Functional Legalism

Legalism is typically an easy sin for me to yield to. Being a person who has historically been concerned with what some people think of me I have found legalism to be functional, practical and easy to maintain, in a twisted kind of way of course. You see, in order to be a good legalist you need to be able to out-think other legalists. And if you can do that then you are typically well-thought of and/or respected by your peers for your spiritual practices.

In my past I have been unwittingly proud of my ability to make a longer list of “do’s and don’ts” than the average Christian. And many of my friends unwittingly equated my asceticism with spirituality. I carried the right bible, went to the right church, wore the right clothes, spoke the right words, sang the right songs, went to the right places and associated with the right people. And sadly to some, my arrogance was interpreted as “spirituality.” Being free from this proud thinking was difficult. It is difficult. I am a proud man. I do want people to think well of me. And in the world of Christianity it can be more about what you do than who you are.

As I began to branch out and make new friends who were not part of my ascetic world I found relationships difficult. I was socially awkward. My new friends in my new world would look at my quirks of spirituality and not be as impressed or inspired as my legalistic friends. They saw it for what it was: ignorance, immaturity, pride, Pharisaical standards, smoke and mirrors and, even worse, an insecure person posing as a spiritual person. I was a poser.

My new friends were more interested in other things; more humble, cross-centered things. Here’s a short list: For example, they were curious as to how I treated my wife…

  • Did I include her in the decisions we made?
  • Did I serve her by pitching-in to clean the home?
  • Was I leading her in rearing our children?
  • Was I aware of what she was doing or why she did what she did and what was going on in her life, the children’s lives?
  • Were we spending adequate time together?
  • Was God at the center of our life rather than the “ministry” or my “burden” or my vocation?
  • Was I living an authentic Christian life in the home and not just before those whom I desired a good opinion?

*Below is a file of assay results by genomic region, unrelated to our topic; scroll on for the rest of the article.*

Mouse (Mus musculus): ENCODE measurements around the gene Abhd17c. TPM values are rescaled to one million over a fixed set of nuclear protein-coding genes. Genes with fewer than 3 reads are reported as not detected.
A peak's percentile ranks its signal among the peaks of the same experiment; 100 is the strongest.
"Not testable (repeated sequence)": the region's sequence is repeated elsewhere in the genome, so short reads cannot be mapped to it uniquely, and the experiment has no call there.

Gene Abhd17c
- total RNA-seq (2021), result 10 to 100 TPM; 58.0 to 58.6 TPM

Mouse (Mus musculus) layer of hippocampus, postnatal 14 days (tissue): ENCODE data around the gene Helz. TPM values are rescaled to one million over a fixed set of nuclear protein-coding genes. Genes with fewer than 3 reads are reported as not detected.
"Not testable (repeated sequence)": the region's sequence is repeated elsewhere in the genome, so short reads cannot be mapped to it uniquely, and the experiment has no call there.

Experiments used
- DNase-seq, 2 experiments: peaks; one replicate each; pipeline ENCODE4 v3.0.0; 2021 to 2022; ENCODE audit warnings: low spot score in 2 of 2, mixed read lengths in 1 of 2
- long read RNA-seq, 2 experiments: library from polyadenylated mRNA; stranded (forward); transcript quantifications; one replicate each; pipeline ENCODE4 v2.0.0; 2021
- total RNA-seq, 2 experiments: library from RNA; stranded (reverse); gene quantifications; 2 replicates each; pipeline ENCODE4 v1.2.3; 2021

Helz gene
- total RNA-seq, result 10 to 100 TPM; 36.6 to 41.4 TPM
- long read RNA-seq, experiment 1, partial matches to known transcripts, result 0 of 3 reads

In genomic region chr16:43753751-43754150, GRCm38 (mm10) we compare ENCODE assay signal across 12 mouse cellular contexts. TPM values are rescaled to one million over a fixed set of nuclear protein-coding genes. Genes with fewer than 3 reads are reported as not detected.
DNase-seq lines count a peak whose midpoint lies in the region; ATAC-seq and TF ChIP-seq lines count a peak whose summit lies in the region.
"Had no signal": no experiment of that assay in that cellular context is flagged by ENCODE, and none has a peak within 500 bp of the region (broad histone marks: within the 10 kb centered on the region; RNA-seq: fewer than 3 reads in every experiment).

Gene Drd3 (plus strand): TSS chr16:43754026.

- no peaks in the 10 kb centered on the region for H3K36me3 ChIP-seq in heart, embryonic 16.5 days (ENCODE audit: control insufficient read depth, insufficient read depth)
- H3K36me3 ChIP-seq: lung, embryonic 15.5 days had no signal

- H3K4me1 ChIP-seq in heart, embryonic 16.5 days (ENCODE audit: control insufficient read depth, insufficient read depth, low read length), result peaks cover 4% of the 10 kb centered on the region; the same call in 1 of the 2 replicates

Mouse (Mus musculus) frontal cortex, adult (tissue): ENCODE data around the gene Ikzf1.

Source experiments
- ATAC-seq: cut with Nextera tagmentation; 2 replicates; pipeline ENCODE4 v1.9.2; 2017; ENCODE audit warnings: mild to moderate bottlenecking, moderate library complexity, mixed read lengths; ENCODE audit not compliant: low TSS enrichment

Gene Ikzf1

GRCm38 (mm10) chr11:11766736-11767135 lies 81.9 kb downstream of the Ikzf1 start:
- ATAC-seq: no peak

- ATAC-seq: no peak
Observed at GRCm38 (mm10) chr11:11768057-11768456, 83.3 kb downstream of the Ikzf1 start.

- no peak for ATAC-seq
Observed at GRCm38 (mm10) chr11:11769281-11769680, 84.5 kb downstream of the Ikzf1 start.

• Was I regularly repenting of and confessing my sin?
  • Was I confessing my sin to my wife? …to my friends?
  • Did I ignore my sins toward her? Sins like neglect, harshness, impatience, not thinking the best, not walking her through various situations, not protecting her schedule, not actively planning our schedule, not leading the family in devotions, not having quiet times with her, not asking her opinion, not taking the time to ask her challenging questions, not surprising her with love, not taking a day off or an evening off, not having biblical fellowship, not pointing out the many evidences of grace in her life, not leading in encouragement, and much, much more.
  • Was I inviting the humble observations of my friends to help me change?
  • Was I reflecting the humility of Christ?
  • And there is more…much more…

Whew! Being a selfish, arrogant Pharisee, craving the opinion of others and living by a list was a heck of a lot easier. It was certainly safer. It left me in control. Being a Pharisee put my interest, my burden, my ministry, my hobby, my life first. It helped in bending people’s good opinion toward me.

It has taken me years to realize that loving God and neighbor the way Jesus meant in Matthew 22 is radically different than a list of rules. This new lifestyle has been difficult to say the least. It is challenging me every day, not with a list, but with a lifestyle that makes discernment, courage, intentionality, changing priorities, focusing on others a way of living.

Even though it is more work, the relationships are deeper, longer lasting, more meaningful and more rewarding. My wife is not just a sex object or slave for me and my children are not in the way. Life is full.

The rewards of serving are plentiful and immediate. It is the grandest way to live. I am truly free by being a slave to Christ rather than a slave to a code of ethics (lists). By the grace of God I don’t have to live by the list anymore.

By the grace of God I’m learning to live in the good of the gospel in my ordinary life.

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